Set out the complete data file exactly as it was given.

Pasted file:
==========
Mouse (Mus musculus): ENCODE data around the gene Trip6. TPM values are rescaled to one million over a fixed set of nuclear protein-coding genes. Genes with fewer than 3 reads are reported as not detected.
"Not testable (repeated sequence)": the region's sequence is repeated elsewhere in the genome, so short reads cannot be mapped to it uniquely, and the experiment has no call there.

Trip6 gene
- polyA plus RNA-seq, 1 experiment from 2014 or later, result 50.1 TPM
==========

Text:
Mouse (Mus musculus): ENCODE data around the gene Trip6. TPM values are rescaled to one million over a fixed set of nuclear protein-coding genes. Genes with fewer than 3 reads are reported as not detected.
"Not testable (repeated sequence)": the region's sequence is repeated elsewhere in the genome, so short reads cannot be mapped to it uniquely, and the experiment has no call there.

Trip6 gene
- polyA plus RNA-seq, 1 experiment from 2014 or later, result 50.1 TPM